Bill Cartmell, Instructor

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Phone: (480) 518-3055
White Crane Tai Chi
Yin Yang Symbol:
The Yin-Yang Symbol

     The practice of Tai Chi is inextricably linked with the philosophy of Yin and Yang, and is embodied in the symbol that
bears the name, Tai Chi, or Grand Ultimate.  There exist almost as many different interpretations and explanations of this
symbol, as there do uses of it.
     The two sides of the symbol represent the dual polarities which are the essence of everything in the universe:
darkness and light; masculine and feminine; strong and weak…the list is endless.  What the symbol also shows about
these opposites, though, is that each contains elements of the other, as represented by the dots in the middle of each
     The waxing and waning of opposite powers is also vividly illustrated.  It can be seen from the diagram that when one
force reaches its peak, its opposite begins, and vice-versa.  This, of course, has a direct bearing on the physical practice
of tai chi.
     Students of the art believe that by practicing slowly, they can generate great speed, and that by training softly, they
can generate great power.  In real terms, there is vindication for these beliefs.  
Firstly, with its emphasis on relaxation tai chi allows the practitioner to increase his speed, as relaxation is a vital aspect
of increased speed.  
     Secondly, the softness, comparatively speaking, of the exercise allows the waist to develop a great deal of flexibility.  
Coupled with the art’s emphasis on total coordination of the whole body, this result’s in enormous power.  It is because
the waist area is the center of the body’s mass, so any movement originating from there brings into play the power of the
whole body.
     The most common application of the Yin-Yang philosophy encountered by the beginner is the shifting of the
bodyweight from leg to leg.  Students are often told to imagine that their legs are hollow containers, one of which is filled
with water.  As the weight moves from one leg to the other, the practitioner imagines the water flowing with it so that the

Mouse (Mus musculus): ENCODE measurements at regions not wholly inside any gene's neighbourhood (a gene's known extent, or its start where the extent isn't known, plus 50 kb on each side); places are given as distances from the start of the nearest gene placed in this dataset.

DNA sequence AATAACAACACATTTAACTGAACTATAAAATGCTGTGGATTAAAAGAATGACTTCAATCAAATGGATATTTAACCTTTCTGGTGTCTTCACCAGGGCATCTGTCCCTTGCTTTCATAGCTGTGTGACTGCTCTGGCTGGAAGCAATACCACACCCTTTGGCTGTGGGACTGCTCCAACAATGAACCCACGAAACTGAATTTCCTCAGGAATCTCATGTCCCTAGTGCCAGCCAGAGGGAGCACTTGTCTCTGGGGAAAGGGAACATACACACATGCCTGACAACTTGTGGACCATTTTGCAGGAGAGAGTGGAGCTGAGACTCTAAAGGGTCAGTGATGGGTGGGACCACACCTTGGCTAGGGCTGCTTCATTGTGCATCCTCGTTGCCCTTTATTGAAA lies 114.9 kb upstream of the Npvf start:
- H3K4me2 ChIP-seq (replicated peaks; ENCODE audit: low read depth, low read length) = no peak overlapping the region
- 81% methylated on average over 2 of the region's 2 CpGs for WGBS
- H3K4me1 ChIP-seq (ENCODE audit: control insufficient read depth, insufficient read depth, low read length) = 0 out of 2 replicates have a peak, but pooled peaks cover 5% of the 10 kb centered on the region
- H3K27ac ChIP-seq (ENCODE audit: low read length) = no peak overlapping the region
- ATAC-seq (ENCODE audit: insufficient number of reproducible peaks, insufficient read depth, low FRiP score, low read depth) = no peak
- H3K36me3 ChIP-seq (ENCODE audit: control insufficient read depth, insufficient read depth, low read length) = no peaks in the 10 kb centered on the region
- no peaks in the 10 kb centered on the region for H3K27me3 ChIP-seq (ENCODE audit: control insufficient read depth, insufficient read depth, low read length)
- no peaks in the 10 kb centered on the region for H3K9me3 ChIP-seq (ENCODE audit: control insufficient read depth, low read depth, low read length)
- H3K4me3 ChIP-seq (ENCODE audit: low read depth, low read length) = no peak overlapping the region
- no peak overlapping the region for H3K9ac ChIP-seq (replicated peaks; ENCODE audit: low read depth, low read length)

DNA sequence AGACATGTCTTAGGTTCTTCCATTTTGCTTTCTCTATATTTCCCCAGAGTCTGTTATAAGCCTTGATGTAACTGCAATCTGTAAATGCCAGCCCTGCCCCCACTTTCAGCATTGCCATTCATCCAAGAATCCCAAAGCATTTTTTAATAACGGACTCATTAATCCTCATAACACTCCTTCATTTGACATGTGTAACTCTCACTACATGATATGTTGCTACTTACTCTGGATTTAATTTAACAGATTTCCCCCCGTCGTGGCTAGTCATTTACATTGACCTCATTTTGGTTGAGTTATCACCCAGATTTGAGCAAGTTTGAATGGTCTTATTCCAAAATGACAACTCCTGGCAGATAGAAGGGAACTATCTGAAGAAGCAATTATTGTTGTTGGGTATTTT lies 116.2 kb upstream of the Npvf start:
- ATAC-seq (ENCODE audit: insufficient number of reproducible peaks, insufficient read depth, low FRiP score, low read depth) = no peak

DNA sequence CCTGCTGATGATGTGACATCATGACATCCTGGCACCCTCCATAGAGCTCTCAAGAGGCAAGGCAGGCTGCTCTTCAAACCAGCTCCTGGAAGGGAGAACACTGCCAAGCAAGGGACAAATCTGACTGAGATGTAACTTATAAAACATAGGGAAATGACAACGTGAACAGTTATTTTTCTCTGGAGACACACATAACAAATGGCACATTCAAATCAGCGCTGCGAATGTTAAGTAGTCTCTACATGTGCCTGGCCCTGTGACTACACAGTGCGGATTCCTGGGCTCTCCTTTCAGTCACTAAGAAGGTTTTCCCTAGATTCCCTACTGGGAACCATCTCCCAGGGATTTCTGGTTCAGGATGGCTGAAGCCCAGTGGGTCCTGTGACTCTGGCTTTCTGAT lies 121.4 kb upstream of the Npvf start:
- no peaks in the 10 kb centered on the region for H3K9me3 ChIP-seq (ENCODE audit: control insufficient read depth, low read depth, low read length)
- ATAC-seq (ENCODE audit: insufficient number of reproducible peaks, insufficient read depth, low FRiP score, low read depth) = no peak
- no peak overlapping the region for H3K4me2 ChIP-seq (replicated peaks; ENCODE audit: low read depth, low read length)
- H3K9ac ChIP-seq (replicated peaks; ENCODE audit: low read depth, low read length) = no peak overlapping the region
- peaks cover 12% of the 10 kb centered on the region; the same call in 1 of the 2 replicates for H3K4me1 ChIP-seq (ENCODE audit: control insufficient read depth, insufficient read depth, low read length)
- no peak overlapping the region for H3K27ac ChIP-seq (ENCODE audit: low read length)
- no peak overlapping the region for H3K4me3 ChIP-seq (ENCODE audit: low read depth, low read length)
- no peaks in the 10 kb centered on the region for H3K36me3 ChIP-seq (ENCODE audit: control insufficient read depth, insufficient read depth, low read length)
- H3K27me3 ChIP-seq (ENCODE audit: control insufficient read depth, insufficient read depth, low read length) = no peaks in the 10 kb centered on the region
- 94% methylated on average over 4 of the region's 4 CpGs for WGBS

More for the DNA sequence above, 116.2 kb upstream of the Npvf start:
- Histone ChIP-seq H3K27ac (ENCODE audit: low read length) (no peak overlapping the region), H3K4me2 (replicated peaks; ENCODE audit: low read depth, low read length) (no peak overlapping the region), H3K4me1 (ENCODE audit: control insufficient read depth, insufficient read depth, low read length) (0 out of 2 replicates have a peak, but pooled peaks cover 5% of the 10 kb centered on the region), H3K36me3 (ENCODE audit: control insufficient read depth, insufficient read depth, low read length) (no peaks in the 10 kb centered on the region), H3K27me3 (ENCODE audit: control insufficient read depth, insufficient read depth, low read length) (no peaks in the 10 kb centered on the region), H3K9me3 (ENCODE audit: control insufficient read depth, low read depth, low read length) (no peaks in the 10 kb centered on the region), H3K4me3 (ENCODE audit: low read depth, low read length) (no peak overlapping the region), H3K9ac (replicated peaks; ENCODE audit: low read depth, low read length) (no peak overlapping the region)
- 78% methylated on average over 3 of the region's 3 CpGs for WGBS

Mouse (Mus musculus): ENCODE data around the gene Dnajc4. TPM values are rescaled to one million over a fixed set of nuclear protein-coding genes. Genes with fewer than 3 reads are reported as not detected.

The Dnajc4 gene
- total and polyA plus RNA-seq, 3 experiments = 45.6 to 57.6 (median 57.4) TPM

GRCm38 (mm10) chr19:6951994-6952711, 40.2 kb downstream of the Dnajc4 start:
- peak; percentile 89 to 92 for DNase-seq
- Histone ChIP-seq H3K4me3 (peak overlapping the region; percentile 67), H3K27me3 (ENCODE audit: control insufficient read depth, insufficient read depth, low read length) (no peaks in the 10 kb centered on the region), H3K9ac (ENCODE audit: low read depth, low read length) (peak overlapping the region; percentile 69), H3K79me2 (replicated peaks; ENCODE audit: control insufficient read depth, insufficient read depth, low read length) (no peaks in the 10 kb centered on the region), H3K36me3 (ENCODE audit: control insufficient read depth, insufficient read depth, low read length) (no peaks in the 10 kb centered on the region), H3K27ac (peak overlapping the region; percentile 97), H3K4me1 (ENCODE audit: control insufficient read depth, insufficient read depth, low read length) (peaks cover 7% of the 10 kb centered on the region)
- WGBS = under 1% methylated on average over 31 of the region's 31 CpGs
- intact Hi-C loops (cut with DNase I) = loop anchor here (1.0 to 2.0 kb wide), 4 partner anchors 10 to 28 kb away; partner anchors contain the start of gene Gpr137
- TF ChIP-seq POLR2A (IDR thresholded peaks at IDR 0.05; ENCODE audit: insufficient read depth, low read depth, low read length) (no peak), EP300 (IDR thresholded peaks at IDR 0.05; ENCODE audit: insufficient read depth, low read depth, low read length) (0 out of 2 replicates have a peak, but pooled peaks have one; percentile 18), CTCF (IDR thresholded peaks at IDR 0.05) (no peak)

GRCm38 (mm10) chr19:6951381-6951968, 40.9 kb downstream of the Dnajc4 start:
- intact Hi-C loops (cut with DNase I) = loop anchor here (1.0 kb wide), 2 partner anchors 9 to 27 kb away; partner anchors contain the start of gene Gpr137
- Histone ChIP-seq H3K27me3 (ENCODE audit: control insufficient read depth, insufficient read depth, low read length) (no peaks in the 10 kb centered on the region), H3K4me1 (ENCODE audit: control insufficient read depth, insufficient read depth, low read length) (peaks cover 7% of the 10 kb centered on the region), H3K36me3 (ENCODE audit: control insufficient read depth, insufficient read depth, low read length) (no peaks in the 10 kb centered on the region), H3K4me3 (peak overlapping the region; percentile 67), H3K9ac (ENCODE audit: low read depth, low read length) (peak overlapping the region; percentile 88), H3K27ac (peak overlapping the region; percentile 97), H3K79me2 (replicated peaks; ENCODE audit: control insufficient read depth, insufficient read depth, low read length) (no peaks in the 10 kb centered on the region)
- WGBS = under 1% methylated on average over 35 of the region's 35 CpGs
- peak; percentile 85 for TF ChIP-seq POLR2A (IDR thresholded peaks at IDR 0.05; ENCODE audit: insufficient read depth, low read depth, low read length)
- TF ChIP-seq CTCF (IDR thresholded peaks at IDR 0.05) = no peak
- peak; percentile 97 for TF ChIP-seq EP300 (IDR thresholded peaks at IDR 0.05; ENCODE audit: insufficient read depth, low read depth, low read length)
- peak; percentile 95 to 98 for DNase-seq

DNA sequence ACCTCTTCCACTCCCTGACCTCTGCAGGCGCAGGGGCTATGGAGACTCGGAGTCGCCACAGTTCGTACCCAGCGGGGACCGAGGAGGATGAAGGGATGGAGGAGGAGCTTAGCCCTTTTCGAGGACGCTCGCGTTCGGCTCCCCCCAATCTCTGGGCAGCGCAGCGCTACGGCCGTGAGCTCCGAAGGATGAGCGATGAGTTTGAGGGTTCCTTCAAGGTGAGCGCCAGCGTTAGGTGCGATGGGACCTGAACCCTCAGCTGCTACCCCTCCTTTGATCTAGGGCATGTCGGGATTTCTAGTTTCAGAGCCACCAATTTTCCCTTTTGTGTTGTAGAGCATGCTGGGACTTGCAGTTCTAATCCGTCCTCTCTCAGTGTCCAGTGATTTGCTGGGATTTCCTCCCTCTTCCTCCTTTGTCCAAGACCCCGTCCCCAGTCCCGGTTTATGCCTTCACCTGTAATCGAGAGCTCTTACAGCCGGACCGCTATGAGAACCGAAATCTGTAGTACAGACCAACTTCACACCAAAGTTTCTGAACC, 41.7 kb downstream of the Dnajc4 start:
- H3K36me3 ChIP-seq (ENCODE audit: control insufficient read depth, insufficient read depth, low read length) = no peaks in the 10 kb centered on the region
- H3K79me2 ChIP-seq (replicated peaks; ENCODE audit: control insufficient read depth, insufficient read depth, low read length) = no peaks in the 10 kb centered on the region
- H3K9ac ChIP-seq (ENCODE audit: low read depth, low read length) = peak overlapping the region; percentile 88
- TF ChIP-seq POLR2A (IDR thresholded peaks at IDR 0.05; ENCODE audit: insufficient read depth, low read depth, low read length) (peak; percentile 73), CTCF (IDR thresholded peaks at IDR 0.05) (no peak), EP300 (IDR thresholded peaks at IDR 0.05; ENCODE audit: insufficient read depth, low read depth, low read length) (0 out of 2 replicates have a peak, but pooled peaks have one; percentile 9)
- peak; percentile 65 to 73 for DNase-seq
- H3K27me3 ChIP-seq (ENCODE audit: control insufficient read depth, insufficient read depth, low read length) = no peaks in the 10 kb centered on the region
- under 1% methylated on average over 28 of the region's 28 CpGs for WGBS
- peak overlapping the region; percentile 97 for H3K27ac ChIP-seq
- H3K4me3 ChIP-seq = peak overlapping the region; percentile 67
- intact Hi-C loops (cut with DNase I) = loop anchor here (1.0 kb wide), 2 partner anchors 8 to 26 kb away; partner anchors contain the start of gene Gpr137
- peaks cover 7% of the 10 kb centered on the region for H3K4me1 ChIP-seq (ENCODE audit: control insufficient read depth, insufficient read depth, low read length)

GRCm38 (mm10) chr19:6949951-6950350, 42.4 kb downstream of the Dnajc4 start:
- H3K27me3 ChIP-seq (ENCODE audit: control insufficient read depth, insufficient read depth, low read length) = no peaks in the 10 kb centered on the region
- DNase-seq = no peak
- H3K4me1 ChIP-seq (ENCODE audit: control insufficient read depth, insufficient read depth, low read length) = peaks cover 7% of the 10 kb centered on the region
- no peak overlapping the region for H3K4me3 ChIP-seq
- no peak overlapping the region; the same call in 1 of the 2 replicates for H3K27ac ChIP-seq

load-bearing leg is always a full vessel.
     The Tai Chi Chuan classics emphasis the importance of discriminating between the substantial and insubstantial, and
it is precisely this shifting of weight that is referred to.  The reason for the emphasis is that it allows you to remain rooted,
that is, firmly fixed to the floor.  At the same time it also gives one part of the body the flexibility to evade, absorb or
escape from the opponent’s attack without being forced into a position of rigid resistance.
     Aside from its usage on the purely physical level with one’s own body structure, the Yin-Yang philosophy has a direct
relevance to the development of Tai Chi’s fighting strategy.  A hard attack may be absorbed and redirected by a soft
interception.  At the point where the opponent, realizing his attack has failed, ‘softens’ his aggressive intentions and
attempts to withdraw, the Tai Chi Chuan exponent changes from Yin to Yang and retaliates with a hard attack.  
     So the entire fight in which a tai chi chuan practitioner is involved could be charted in terms of the constantly
changing relationship between Yin and Yang, It must, however, be stressed that this can never be a conscious process,
with one fighter thinking, ‘He is using this technique, so I must use that’.  This would be totally unrealistic, because in a
stressful situation all responses must be automatic.  In fact, the practitioner trains to achieve a practical grasp of the
application of the lessons of the Tai Chi Chuan symbol through pushing hands.  It teaches one how to change soft into
hard, and vice-versa.
     For the diligent practitioner, the philosophy of the Tai Chi, of the constant interchange of Yin and Yang, holds a
wealth of information and of theory that may constantly be examined and explored during practice.